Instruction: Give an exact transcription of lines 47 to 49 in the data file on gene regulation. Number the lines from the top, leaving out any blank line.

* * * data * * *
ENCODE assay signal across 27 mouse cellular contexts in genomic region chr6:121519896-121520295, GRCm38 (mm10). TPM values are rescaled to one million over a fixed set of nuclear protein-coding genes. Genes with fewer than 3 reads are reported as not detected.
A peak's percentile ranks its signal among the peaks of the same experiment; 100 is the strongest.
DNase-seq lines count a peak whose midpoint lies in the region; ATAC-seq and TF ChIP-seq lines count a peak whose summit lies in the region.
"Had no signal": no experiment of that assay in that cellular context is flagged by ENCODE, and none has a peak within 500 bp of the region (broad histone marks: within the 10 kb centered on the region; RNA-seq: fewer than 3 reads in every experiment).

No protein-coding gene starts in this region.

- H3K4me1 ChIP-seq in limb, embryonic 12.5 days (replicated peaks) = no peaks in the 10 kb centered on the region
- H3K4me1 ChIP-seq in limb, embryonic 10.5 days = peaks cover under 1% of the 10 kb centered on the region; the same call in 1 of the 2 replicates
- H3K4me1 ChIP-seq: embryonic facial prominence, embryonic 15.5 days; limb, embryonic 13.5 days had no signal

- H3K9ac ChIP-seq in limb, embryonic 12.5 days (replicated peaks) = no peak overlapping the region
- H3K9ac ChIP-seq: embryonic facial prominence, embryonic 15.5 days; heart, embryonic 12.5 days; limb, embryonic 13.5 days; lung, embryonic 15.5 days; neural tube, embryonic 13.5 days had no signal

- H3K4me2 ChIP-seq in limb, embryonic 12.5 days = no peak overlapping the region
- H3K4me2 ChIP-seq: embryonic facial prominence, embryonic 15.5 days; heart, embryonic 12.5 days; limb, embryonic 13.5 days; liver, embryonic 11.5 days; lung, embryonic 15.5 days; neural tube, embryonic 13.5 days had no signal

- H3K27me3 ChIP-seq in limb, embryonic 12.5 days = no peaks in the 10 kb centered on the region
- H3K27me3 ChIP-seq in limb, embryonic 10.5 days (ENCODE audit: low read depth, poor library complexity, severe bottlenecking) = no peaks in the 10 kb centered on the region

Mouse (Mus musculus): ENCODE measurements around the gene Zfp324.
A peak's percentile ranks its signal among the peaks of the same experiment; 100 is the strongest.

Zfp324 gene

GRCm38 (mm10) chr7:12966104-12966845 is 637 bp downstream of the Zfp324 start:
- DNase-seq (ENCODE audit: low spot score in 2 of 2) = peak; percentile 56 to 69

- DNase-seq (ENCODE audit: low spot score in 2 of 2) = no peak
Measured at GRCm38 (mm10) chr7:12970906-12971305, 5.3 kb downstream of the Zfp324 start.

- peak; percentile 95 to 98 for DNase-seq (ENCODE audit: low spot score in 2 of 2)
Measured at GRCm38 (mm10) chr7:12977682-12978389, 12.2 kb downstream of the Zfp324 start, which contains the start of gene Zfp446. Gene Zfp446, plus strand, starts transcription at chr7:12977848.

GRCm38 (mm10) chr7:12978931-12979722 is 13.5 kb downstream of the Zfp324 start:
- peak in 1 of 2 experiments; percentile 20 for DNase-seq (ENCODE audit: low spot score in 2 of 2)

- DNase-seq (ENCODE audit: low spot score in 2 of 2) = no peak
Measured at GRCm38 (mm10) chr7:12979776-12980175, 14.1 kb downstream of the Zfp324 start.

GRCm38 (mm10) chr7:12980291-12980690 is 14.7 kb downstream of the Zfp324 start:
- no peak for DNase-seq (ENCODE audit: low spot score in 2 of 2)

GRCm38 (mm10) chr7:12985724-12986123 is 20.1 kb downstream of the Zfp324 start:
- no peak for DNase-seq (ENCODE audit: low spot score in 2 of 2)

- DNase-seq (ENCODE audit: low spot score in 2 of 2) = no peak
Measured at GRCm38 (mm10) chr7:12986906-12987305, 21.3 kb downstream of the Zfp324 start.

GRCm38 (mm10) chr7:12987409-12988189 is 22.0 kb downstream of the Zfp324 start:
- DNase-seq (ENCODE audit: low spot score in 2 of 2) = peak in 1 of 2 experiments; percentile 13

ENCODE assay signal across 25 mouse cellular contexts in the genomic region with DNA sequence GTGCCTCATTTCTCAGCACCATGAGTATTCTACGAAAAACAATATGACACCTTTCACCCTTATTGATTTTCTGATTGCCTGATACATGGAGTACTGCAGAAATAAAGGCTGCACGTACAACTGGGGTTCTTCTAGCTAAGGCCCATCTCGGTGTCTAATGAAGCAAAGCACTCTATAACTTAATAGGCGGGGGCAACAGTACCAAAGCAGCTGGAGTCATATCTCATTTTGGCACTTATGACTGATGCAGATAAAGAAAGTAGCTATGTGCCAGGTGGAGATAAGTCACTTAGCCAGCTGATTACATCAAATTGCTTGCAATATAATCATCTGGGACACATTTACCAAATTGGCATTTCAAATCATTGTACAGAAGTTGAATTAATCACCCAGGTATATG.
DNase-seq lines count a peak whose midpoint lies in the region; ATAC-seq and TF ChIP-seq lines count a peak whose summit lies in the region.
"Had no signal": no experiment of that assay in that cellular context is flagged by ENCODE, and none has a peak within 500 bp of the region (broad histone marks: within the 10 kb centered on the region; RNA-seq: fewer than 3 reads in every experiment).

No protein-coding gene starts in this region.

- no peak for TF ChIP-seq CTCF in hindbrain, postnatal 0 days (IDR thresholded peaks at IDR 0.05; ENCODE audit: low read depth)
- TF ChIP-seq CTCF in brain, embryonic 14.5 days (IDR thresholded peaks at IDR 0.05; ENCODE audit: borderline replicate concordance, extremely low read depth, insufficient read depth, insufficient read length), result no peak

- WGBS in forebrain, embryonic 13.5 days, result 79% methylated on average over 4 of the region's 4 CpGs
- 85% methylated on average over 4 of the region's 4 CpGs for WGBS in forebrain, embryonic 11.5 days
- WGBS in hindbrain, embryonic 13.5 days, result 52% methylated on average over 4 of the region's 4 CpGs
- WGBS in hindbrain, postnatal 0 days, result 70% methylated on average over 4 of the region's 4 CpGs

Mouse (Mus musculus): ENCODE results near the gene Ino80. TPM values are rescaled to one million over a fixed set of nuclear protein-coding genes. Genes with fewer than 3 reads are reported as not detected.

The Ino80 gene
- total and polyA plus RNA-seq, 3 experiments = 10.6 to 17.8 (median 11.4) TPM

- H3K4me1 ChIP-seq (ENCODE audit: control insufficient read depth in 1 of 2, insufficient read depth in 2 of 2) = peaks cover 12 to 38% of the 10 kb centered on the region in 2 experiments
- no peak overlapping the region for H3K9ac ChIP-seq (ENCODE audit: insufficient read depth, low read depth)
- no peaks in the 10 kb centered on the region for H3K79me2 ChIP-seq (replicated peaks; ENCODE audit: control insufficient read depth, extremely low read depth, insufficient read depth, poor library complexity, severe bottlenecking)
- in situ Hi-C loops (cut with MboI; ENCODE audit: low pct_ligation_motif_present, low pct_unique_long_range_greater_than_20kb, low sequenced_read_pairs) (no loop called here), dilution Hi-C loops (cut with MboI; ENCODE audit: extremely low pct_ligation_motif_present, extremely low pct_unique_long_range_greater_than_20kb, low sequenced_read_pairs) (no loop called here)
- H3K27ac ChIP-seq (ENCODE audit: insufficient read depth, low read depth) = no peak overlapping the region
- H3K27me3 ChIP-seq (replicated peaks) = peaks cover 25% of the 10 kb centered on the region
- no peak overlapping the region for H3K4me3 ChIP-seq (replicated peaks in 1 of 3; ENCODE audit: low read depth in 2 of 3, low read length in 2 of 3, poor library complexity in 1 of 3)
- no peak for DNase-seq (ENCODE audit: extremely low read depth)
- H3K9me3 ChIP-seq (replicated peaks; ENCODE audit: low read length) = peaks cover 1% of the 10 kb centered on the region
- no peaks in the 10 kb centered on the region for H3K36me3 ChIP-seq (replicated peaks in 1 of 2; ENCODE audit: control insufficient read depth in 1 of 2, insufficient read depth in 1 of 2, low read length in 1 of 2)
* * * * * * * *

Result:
The Ino80 gene
- total and polyA plus RNA-seq, 3 experiments = 10.6 to 17.8 (median 11.4) TPM

- H3K4me1 ChIP-seq (ENCODE audit: control insufficient read depth in 1 of 2, insufficient read depth in 2 of 2) = peaks cover 12 to 38% of the 10 kb centered on the region in 2 experiments